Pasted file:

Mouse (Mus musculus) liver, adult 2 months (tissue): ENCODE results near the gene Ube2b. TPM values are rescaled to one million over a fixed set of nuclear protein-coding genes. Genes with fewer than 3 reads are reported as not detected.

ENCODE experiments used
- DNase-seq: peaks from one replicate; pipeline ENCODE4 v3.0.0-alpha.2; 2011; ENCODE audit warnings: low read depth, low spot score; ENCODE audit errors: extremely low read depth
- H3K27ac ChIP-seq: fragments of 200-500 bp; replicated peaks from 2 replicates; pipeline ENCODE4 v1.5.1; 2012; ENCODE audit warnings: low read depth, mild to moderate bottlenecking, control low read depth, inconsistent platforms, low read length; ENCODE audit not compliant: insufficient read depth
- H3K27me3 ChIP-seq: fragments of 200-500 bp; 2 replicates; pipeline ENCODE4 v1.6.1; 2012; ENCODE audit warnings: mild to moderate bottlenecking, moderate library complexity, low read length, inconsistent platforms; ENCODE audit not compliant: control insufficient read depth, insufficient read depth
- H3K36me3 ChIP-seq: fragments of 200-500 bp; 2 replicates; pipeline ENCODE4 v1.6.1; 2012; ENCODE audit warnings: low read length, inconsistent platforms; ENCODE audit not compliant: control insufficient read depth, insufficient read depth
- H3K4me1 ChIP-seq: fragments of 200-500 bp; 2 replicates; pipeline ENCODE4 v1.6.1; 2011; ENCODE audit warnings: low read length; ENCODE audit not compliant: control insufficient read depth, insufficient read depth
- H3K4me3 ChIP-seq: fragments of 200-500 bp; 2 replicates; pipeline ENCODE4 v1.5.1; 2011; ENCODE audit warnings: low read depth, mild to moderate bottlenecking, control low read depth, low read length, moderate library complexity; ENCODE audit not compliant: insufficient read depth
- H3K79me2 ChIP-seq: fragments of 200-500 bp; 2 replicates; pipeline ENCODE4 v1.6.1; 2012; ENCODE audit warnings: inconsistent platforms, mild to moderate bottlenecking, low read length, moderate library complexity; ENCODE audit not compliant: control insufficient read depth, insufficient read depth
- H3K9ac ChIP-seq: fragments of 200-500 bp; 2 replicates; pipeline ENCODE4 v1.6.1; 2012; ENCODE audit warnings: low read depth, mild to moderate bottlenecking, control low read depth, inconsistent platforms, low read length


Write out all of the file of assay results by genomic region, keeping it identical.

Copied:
Mouse (Mus musculus) liver, adult 2 months (tissue): ENCODE results near the gene Ube2b. TPM values are rescaled to one million over a fixed set of nuclear protein-coding genes. Genes with fewer than 3 reads are reported as not detected.

ENCODE experiments used
- DNase-seq: peaks from one replicate; pipeline ENCODE4 v3.0.0-alpha.2; 2011; ENCODE audit warnings: low read depth, low spot score; ENCODE audit errors: extremely low read depth
- H3K27ac ChIP-seq: fragments of 200-500 bp; replicated peaks from 2 replicates; pipeline ENCODE4 v1.5.1; 2012; ENCODE audit warnings: low read depth, mild to moderate bottlenecking, control low read depth, inconsistent platforms, low read length; ENCODE audit not compliant: insufficient read depth
- H3K27me3 ChIP-seq: fragments of 200-500 bp; 2 replicates; pipeline ENCODE4 v1.6.1; 2012; ENCODE audit warnings: mild to moderate bottlenecking, moderate library complexity, low read length, inconsistent platforms; ENCODE audit not compliant: control insufficient read depth, insufficient read depth
- H3K36me3 ChIP-seq: fragments of 200-500 bp; 2 replicates; pipeline ENCODE4 v1.6.1; 2012; ENCODE audit warnings: low read length, inconsistent platforms; ENCODE audit not compliant: control insufficient read depth, insufficient read depth
- H3K4me1 ChIP-seq: fragments of 200-500 bp; 2 replicates; pipeline ENCODE4 v1.6.1; 2011; ENCODE audit warnings: low read length; ENCODE audit not compliant: control insufficient read depth, insufficient read depth
- H3K4me3 ChIP-seq: fragments of 200-500 bp; 2 replicates; pipeline ENCODE4 v1.5.1; 2011; ENCODE audit warnings: low read depth, mild to moderate bottlenecking, control low read depth, low read length, moderate library complexity; ENCODE audit not compliant: insufficient read depth
- H3K79me2 ChIP-seq: fragments of 200-500 bp; 2 replicates; pipeline ENCODE4 v1.6.1; 2012; ENCODE audit warnings: inconsistent platforms, mild to moderate bottlenecking, low read length, moderate library complexity; ENCODE audit not compliant: control insufficient read depth, insufficient read depth
- H3K9ac ChIP-seq: fragments of 200-500 bp; 2 replicates; pipeline ENCODE4 v1.6.1; 2012; ENCODE audit warnings: low read depth, mild to moderate bottlenecking, control low read depth, inconsistent platforms, low read length